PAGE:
A nation born out of war and lawlessness, the Netherlands

Part 1: Twenty years of hooligans, heretics and plague (1568-1588).

Many Dutch towns are celebrating the 450-year anniversary of what happened on April 1, 1572, when a motley crew of seamen (called the Sea Beggars), loyal to William of Orange, were able to capture and hold their first town (Brielle) on the Dutch mainland.

The capture of Brielle was an important turning point in the conflict known as the Dutch Revolt or Eighty-Year War. The war began in 1568 and ended in 1648 with the Peace of Westphalia. The Peace of Westphalia separated the Low Countries into two political units: the Spanish Netherlands (later Belgium), located in the south, remained loyal to the Hapsburg rulers while the United Provinces (later Netherlands), located in the north, became an independent nation.

That future, however, seemed unreachable in 1588 because things had really fallen apart during the preceding twenty years. To understand those chaotic years we will pay attention to three wellsprings of lawlessness or anarchy that merged and repeatedly destroyed all semblance of civil society in the Low Countries. (We currently call the area of the Low Countries the Netherlands and Belgium.) Those streams of lawlessness are: religious militarism, armed hooliganism and myopic territorialism.

The Religious Militarism Problem

The day that Martin Luther nailed the 95 theses on the door of the church in Wittenberg in 1517, marks both the beginning of the Protestant Reformation and the start of a time when weapons of war were used to settle disputes within the Christian Church. Some European rulers supported the Protestant movement and others, like the Kings of Spain, not only remained firmly loyal to the traditional Roman Catholic faith, but also used all the machinery of their powerful government to impose that faith on others. The result was well over 100 years warfare between and within the nations of Europe.

Heat from the wars of religion did not directly affect the Low Countries at first. In 1566, things changed dramatically. The Reformed, or Calvinist protestant movement which had been secretly gaining strength, came into the open through a public demonstration by a group of Noblemen and through illegal religious rallies in the countryside. Those outdoor services, in turn, spawned waves of iconoclastic violence towards the churches located in Dutch, Flemish and Walloon churches. The statues, images and sacred relics in hundreds of Roman Catholic churches were removed and often destroyed.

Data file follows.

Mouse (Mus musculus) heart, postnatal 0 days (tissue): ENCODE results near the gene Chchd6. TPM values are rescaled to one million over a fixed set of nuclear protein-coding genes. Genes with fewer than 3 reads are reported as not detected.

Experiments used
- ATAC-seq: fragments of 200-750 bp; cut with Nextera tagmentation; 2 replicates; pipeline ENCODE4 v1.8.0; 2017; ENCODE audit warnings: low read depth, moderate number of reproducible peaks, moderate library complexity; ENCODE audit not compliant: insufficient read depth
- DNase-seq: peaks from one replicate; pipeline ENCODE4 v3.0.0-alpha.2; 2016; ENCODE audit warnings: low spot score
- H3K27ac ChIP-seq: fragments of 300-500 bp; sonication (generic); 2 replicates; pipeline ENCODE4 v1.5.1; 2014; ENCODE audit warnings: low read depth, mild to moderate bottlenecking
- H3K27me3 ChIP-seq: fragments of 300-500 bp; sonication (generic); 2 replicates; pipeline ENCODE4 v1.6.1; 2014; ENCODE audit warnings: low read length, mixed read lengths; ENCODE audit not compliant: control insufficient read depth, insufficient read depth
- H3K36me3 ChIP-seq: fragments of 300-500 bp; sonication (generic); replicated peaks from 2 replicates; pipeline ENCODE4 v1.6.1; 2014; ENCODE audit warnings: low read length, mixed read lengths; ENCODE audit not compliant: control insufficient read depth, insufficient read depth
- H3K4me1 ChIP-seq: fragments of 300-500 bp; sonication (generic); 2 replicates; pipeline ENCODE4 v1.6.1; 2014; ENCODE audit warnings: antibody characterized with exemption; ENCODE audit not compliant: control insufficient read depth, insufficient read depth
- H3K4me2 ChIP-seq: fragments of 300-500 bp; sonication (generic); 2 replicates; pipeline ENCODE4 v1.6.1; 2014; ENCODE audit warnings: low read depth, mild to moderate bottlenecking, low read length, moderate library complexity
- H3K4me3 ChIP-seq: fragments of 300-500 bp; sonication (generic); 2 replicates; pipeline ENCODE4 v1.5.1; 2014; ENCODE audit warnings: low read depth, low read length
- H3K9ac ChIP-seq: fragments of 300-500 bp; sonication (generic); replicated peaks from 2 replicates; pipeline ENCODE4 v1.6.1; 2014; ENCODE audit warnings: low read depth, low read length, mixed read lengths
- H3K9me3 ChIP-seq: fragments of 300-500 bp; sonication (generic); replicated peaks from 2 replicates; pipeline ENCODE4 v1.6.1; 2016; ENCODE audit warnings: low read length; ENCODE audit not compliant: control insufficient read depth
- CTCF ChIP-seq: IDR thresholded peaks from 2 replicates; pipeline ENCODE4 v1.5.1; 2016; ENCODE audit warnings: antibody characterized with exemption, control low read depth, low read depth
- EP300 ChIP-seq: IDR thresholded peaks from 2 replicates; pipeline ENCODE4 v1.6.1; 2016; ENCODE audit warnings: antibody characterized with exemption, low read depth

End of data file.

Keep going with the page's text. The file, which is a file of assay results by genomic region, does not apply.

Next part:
When Philip II, the King of Spain, heard what had happened under his rule in the Low Countries, he decided to use all the power of his government to snuff out the Calvinist Protestant movement. In his own words, he did not want to be a ruler of heretics. Those who were disloyal to the Roman Catholic Church were, from his point of view, also guilty of the political crime of high treason against himself. He viewed himself as the protector of the Catholic Church. The Duke of Alva was the man of the hour, to whom Philip II gave dictatorial powers and a powerful army. Alva came to the Low Countries in 1567 and systematically hunted down all those whom he viewed as having been disloyal to Philip II and, by extension, to the Roman Church.

The Armed Hooliganism Problem

After arriving in the Low Countries, Alva swiftly accomplished his mission. Roman Catholic worship was quickly restored throughout the land. Most Protestants had left the Low Countries before Alva even arrived, and in that way escaped the deadly grip of the duke’s special tribunals. Alva enforced his will on the remaining subjects by placing his soldiers in the major cities. He introduced a cocktail of property and sales taxes to raise the money needed to pay the salaries of his soldiers. The soldiers were Alva’s terror weapon that he used to threaten towns and cities in the Low Countries where the leaders were too slow to obey him by collecting the newly imposed taxes.